by Le Quynh Anh
HA NOI — The latest report by the wildlife trade monitoring network TRAFFIC has claimed the record-high rhino poaching in South Africa is being fed by a surging demand from Viet Nam, identifying the country as the main market for rhino horn.
|Rhinos enjoy the high life at the Sai Gon Zoo and Botanical Gardens. The country has made the most arrests relating to rhino horn transport, an expert said. — VNA/VNS Photo Thanh Phan
However, Vietnamese authorities and conservation experts have denied the allegation, saying the study, which has attracted much coverage by foreign press, is not objective and evidence-based. They say that rhino horn is not used in Viet Nam but rather it arrives in transit to a third country.
TRAFFIC is a strategic alliance of International Union for Conservation of Nature and World Wide Fund for Nature.
According to the 176-page study, entitled The South Africa-Viet Nam Rhino Horn Trade Nexus: A deadly combination of institutional lapses, corrupt wildlife industry professionals and Asian syndicates, the demand for horn in Viet Nam, which had just emerged recently, would continue to rise and that serrated rhino horn was widely available for sale in Viet Nam.
The study identifies the main user groups in Viet Nam as affluent party-goers who rely on rhino horn as a "hangover cure" and terminally ill patients who falsely believe that rhino horn can cure cancer.
The report claims that the surging demand from these new buyers has helped trigger a dramatic escalation in poaching of live animals in South Africa, home to the biggest rhino population in the world. The number of rhino being poached increased from 13 in 2009, 83 in 2008, 122 in 2009 to all-time high of 448 last year.
The TRAFFIC team takes note that poachers made use of the loopholes in "pseudo hunting" where the Vietnamese participants were observed to be interested not in the hunt itself but only in the horn. Of 43 arrests of Asian nationals for rhino crimes in South Africa, 24 have been Vietnamese, accounting for 56 per cent.
Speaking to the Viet Nam News on Friday, Do Quang Tung, deputy director of Viet Nam CITES Management Authority, said that as a country with a tradition of using wild animals and plants for medicines, the illegal transport, trade and consumption of rhino horn is still happening on the ground yet "Viet Nam could not be the main market for South African rhino horn, not even close".
Tung argued that had the TRAFFIC's assessment about Viet Nam as the main market for horn been correct, and given that one rhino possesses two horns totally weighed 10kg and South Africa lost about 450 rhinos last year, it would mean that Vietnamese had used about 4.5 tonnes of rhino horn, which was worth about US$250 million on the market.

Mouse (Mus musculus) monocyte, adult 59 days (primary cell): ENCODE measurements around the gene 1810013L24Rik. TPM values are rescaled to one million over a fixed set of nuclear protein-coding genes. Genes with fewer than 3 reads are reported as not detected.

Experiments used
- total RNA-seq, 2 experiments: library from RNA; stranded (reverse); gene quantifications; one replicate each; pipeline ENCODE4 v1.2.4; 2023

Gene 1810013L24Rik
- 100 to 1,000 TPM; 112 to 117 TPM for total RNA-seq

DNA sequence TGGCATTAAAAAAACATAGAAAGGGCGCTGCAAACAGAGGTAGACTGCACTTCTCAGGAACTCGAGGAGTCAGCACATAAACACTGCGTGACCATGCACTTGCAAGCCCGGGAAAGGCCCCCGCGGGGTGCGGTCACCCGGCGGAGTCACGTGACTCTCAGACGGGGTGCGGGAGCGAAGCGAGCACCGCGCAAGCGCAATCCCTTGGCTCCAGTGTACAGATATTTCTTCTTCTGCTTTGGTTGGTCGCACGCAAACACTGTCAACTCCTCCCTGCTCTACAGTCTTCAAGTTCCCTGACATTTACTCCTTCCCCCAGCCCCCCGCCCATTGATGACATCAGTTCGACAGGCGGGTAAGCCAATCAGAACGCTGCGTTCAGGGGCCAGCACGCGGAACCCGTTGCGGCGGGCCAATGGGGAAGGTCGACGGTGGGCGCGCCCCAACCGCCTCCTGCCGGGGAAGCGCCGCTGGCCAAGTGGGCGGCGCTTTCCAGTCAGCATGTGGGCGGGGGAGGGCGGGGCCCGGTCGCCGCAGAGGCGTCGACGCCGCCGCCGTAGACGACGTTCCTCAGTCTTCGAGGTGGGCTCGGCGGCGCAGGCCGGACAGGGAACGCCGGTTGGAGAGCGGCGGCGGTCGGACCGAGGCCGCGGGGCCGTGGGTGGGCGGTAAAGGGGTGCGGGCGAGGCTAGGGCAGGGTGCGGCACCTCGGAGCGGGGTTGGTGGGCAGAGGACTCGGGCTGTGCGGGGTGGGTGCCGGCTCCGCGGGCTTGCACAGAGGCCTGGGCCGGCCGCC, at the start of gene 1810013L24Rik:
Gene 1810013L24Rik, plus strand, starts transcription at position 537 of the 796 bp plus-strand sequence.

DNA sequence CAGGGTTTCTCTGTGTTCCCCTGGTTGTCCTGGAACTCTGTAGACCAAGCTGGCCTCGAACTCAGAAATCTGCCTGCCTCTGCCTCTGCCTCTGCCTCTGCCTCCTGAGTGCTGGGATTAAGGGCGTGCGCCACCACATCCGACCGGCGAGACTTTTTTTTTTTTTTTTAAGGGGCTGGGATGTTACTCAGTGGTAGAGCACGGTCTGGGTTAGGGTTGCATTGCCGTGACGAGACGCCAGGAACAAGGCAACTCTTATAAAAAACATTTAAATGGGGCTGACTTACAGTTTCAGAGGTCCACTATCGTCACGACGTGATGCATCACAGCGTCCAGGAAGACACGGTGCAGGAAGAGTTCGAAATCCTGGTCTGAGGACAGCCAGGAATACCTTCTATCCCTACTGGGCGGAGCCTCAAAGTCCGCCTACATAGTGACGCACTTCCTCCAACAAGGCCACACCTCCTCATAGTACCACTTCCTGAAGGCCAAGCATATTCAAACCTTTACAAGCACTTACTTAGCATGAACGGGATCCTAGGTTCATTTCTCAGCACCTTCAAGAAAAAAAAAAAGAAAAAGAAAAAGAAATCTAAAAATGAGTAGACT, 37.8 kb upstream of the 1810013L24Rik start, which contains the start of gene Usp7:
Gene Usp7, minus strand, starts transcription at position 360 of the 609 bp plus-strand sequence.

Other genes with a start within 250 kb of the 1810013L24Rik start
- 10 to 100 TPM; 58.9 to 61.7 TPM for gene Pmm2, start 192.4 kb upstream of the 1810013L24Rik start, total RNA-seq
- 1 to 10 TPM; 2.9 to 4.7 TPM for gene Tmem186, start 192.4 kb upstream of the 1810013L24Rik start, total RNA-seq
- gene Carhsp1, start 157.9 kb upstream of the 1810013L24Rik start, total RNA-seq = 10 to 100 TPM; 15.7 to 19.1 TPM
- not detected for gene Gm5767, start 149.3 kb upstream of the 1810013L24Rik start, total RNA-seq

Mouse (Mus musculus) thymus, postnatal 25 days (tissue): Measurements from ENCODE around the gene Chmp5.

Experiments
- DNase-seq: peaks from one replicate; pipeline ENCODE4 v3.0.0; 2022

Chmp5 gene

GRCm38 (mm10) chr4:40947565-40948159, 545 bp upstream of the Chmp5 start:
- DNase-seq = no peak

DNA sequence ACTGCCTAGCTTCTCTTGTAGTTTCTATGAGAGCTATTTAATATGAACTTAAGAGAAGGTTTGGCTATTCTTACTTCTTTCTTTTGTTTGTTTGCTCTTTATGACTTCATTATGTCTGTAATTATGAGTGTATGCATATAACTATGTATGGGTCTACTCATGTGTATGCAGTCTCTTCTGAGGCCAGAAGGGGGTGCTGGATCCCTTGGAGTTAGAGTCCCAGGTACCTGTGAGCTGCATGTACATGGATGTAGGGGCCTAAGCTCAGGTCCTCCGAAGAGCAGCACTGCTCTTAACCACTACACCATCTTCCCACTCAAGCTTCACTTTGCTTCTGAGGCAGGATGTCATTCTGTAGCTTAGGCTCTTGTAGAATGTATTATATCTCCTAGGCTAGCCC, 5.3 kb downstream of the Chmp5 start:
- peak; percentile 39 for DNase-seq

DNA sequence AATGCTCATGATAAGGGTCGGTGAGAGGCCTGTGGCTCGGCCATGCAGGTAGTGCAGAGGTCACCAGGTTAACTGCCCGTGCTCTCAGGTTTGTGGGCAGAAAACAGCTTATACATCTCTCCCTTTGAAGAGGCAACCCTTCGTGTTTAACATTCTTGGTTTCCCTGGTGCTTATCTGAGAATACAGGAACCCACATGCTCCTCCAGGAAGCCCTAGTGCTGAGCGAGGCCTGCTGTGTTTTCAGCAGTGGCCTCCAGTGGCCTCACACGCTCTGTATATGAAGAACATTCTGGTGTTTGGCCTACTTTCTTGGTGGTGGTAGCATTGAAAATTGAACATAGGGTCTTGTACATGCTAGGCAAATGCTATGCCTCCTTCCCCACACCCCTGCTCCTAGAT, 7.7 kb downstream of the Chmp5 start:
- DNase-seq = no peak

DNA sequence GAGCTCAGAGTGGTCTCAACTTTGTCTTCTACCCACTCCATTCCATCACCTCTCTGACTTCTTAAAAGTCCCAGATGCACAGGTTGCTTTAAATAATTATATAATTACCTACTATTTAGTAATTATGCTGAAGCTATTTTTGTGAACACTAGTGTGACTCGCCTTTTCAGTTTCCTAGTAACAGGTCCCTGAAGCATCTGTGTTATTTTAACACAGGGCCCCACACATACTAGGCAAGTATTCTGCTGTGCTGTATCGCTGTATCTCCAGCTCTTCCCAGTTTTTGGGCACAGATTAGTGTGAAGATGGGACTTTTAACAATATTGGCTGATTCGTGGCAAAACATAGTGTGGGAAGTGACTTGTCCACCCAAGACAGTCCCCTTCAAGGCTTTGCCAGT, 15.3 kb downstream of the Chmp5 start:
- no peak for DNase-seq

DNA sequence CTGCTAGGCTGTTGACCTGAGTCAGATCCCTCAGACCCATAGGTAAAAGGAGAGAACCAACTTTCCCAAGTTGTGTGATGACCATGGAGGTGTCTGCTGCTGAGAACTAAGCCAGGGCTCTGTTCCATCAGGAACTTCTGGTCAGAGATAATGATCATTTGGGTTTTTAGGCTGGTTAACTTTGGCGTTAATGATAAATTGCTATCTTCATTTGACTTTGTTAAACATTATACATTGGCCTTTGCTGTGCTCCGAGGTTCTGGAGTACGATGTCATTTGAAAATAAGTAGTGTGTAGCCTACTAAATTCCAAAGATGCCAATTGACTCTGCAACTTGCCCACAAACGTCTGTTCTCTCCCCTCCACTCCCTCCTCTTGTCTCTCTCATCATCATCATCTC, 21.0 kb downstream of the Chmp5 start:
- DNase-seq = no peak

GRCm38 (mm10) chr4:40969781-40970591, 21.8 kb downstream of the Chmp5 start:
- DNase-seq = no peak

"This is impossible because Vietnamese could not spend this huge amount of money given the annual average income per capita last year was just $1,300. In addition, there could be no criminal network which was capable of moving such a large amount of an illegal commodity via multiple countries like this," he said. Currently, there is no direct flight between Viet Nam and South Africa.
According to the Vietnamese embassy in South Africa, there were only 40 Vietnamese living there, which Tung said was not sufficient to establish an illegal hunting and/or trade network.
Tung questioned the credibility of the report, whose assessment he said was based only on information from non-governmental organisations and mass media without consulting any law enforcement agency.
"There is no comprehensive study on the consumption of rhino horns in Viet Nam. Of course, if you go to the National Cancer Hospital and ask any patient there if they want to use rhino horn, they will answer ‘yes' without hesitation because recently there has been a widely circulated rumour that rhino horn can cure cancer. But that does not necessarily mean they have rhino horn at their disposal," he said.
Professor Dang Huy Huynh, chairman of the Viet Nam Zoological Society, said that despite the wide use of wild animals in Vietnamese traditional medicine, rhino horn had never been a popular ingredient and was rarely used. Even if there was such an emerging group of affluent users who could splurge on rhino horn in Viet Nam, it would be too small to make the country become a major consumer for the pricey commodity.
Both Tung and Huynh said that rhino horn was only in transit in Viet Nam before moving on to another country.
While the report has called for Viet Nam to do more, Tung, whose agency monitors Viet Nam's compliance with the Convention on International Trade in Endangered Species of Wild Fauna and Flora (CITES), said Viet Nam had continuously improved its legal framework and implemented many measures to address the illegal trade of rhino horns and had a good record in catching the couriers responsible.
"Viet Nam has made the highest number of arrests relating to rhino horn transport and trade in the world," he said.
Professor Huynh said that as a transit country, Viet Nam's current geographical position, sharing a long border with different countries, presented a big challenge for law enforcers to monitor the wildlife trade.
"That is why the law enforcement operation has not been as effective as it is expected to be".— VNS